Strategy

Call and Response

Choral Response

Call and Response is when students verbally respond in unison with an identical statement to a "call" (e.g., a statement or question). This strategy can be used to activate and prime students' brains for a learning activity as well as commit new learnings into long-term memory. Every call/response pairing has a specific purpose. For example, in order to promote persistence, a teacher might state prior to beginning a difficult academic task, "Doing your best..." and students would respond, "Means never stop trying!" Using each call/response pairing regularly throughout the school year strengthens students' capacities for learning new content and increases the speed at which they are able to recall knowledge and skills. Using Call and Response creates an energetic culture that positively engages the entire classroom. Essential Components of Call and Response: * Each "call" is unique and different from the others * "Call" elicits a specific, explicitly taught response from the students * Phrases are age-appropriate and easy to remember

Implementation Tips

Selecting and Remembering Phrases
When selecting phrases, especially when several call/response pairings are used in the classroom, help students remember each one by choosing responses that rhyme with the call or teaching students to put emphasis on certain syllables. Additionally, teachers and students can sing call/response pairings to the tune of songs familiar to all students (e.g., Alphabet Song, a popular pop song chorus, etc.)
Introducing a New Call & Response Pairing
When first introducing a call and response pairing, be sure to not only explicitly teach the new phrases by practicing them aloud, but also conduct direct instruction on what you expect students to do after responding. Watch this [[http://www.scholastic.com/teachers/top-teaching/2013/11/listen-students-attention-signals-work|video]] to see Call and Response in action.
Chunking Longer Responses
Practice longer responses by practicing phrases in smaller chunks. Once the small chunks have been mastered by the class, they can combine them for a longer response. Watch this teacher [[https://www.youtube.com/watch?v=NLLgHw5kTfY|practice a new call/response pairing with her students.]]
Pairing Physical Moves with Responses
For the kinesthetic or visual learner, it may be more effective to combine physical moves with responses. This includes pairing claps, snaps, or hand gestures with words in the responses as well as visual cues the teacher can pair with a "call".
Student Leaders
To increase student engagement, have student leaders be responsible for certain "calls". This gives students the opportunity to take lead and ownership of their learning.
Increase Engagement
Have students respond by matching the tone or the speed of the "call". Changing this element makes this strategy sustainably fun and engaging without changing the core purpose of the call/response pairing.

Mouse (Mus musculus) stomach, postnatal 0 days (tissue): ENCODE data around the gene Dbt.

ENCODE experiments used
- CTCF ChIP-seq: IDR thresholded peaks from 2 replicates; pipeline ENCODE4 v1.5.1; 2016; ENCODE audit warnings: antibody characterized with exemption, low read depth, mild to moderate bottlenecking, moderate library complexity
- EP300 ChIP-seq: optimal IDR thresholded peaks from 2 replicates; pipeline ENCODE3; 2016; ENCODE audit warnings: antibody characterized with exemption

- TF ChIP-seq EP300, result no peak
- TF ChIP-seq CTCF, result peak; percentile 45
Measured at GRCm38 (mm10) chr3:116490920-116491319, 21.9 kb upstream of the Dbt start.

Examples

Igniting the Brain and Repetition for Learning
Use Call and Response as a way to introduce new material as well as a strategy to memorize a skill or complex content. For example, prior to teaching a new concept (e.g., mean/average), the teacher might teach students a specific call/response pairing (e.g., The teacher states, "The mean is mean, you want to know why?" and the students respond, "First you add them up then divide by.") The students and teachers would then use this call/response pairing throughout the lesson and/or unit in order to ensure long-term learning.
To Gain Attention
Call and Response can be used as a signal to gain the entire classroom's attention. Students are explicitly taught to be quiet and pay attention to the teacher or speaker after responding. For example, a teacher might ask, "All set?" and afters students respond, "You bet!" they remain silent and physically turn their bodies toward the speaker.
Transitions
Call and Response can be used to signal transition to another activity. For example, in order to get students to begin their clean-up routine, a teacher might state, "Stack up, pack up, trash up" and after the students respond with, "Let's get ready to go!" they begin an explicitly taught clean-up routine: Stacking the chairs, packing their belongings, and throwing away any trash.
Social/Emotional
Use Call and Response to build community within your classroom. For example, a teacher might begin every day with the same Call and Response routine as follows: --Teacher: "What are we here for?" --Students: "TO LEARN!" --Teacher: “How are we going to that?” --Students: “Enthusiastically!” --Teacher: “Who cares about ya?” --Students: “You do!” --Teacher: "How do you know?" --Students: "You told us so!"

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